used earlier. If the specifier string is M bits long, then there are
at most 2^M patterns of similar interest (by 'i!
nteresting' I now mean, "can be described in a compact way"). Then
if the string itself is N bits long and N >> M, we have a low
probability of that pattern (or any like it) occurring.
But there is a third box to the filter, called "contingency". The
argument here is "but what if it has to be that way via a natural
cause". This is covered by the case where the specifier string
itself is so short that it could be attributed easily to a natural
Such a string might be a third degree polynomial that fits nicely
through a set of 20 (x,y) points. One has found correlation there,
but no one would suspect design to be at work.
But suppose the following happened. I sent you a dataset of 10,000
(x,y) points, with x monotonically increasing, and y wiggling about
all over the place, apparently at random. Then you decided to
analyse it by fitting higher and higher degree polynomials, and you
use my minimum description length test to decide the best model.
(i.e. you calculate the bit-length of the model, proportional to the
model order, plus the number of bits you need to transmit the
residuals). Suppose you find that actually the best fit comes when
you try a degree 1000 polynomial. Suppose the numbers are all
digitised at 16 bits, and the residuals you get from the model can
all be expressed in 8 bits or less (i.e. the model always gets it
right to within around 0.5 percent). So the description length will
16x1001 (for the polynomial coefficients of a degree 1000 polynomial),
This comes to 96016 bits.
The original data (the y points) would be 160000 bits long and the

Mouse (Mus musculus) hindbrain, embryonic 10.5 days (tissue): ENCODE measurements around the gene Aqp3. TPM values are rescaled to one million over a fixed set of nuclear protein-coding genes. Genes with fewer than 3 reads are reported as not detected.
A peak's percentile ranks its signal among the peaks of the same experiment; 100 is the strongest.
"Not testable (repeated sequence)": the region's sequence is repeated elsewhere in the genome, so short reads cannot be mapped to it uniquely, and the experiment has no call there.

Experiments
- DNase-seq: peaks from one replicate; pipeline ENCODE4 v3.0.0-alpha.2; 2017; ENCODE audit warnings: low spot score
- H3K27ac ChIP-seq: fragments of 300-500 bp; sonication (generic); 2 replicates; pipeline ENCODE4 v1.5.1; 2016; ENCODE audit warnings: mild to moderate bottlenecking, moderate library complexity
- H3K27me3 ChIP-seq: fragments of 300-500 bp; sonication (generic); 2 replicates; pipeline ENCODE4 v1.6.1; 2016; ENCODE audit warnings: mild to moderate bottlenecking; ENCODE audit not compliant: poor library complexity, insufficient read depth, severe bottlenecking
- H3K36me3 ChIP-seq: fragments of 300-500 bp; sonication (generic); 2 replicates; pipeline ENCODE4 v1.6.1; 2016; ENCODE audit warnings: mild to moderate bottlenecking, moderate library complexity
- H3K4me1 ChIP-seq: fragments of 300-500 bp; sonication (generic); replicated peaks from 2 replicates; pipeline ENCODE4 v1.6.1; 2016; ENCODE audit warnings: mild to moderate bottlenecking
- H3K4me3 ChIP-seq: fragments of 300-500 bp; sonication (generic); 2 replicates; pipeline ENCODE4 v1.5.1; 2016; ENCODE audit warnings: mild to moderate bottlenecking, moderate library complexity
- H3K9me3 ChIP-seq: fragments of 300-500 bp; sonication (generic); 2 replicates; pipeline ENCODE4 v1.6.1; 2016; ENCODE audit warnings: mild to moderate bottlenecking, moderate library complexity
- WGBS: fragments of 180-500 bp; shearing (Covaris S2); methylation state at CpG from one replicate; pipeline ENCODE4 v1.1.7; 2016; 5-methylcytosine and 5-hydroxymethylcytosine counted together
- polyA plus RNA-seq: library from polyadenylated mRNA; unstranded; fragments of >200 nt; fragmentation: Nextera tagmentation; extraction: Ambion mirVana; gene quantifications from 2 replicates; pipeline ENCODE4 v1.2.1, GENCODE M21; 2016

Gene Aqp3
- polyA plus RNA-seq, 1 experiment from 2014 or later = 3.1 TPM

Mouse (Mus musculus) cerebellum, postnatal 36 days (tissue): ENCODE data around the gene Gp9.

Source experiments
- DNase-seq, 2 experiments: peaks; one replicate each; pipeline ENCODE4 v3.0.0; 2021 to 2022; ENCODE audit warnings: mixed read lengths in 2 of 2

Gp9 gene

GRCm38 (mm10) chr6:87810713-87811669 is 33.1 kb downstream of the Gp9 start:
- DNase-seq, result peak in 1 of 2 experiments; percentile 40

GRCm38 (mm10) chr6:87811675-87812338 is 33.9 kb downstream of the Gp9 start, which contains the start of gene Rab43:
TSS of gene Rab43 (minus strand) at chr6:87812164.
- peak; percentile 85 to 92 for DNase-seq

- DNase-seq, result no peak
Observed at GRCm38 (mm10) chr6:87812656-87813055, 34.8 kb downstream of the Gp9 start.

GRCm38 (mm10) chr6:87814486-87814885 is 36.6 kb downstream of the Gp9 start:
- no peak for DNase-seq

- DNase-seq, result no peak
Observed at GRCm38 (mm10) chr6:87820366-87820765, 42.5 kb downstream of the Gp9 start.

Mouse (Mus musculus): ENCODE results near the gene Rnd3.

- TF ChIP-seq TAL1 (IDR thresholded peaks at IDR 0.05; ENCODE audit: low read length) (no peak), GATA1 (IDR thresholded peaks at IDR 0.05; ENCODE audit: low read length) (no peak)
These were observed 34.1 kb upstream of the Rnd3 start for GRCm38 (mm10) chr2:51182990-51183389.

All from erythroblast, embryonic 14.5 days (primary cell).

difference in length is 63894 bits. So the probability that you
could do better than this given the null hypothesis (no
correlatio/causation) is 2^63984.
Now, how do we get to the idea that this is design rather than
correlation? The IDer would argue (I think) that it is because the
description string is so long itself. How many physical processes do
we know that are governed by degree 1000 polynomials? I think if you
received such a dataset from me, you'd suspect that I deliberately
arranged it by generating the data from a polynomial of degree 1000.
Would the conclusion be different if you didn't get it from me, but
it arrived from outer space?
Here's another example that I kind of like. We know that the
description "all heads" is much simpler than the description of a
sequence of coin tosses governed by some relationship involving prime
There is a party trick that the mathematician John H. Conway (of
"game of life" fame) performs. I imagine it has won him many a drink
in a bar. He describes it as being able to "cheat probability". He
takes around 20 American 1-cent coins, and balances them all
carefully on their edges on a table. What's the odds you can make
them all come down heads? Roughly 1 in a million. He taps the
underside of the table at just sufficient force to get them to all
topple, and they all come down heads! (I guess this trick requires a
large amount of practice to bring off). Now, for such a simple
description (all heads), there could well be a simple naturalistic
explanation. There is. It is all down to the slight asymmetry in
the milling process of the coins that biases the way it will fall if
just toppled. But now supposing you performed a different trick.
Suppose you stuck labels on the "heads" sides of all the coins, and
wrote the numbers 1 to 20 on them. Then you tapped th!
e table and at the end, the only numbers showing were primes.
I think anyone who saw this done, if it could be done repeatedly
would suspect a cheat; such a feat might be performed by a magician
who cheated (i.e. designed it that way), but it couldn't be down to
natural causes. The difference is down to the complexity of
describing the pattern of heads and tails.
Hope this offers some more food for thought.
Thanks for your comments.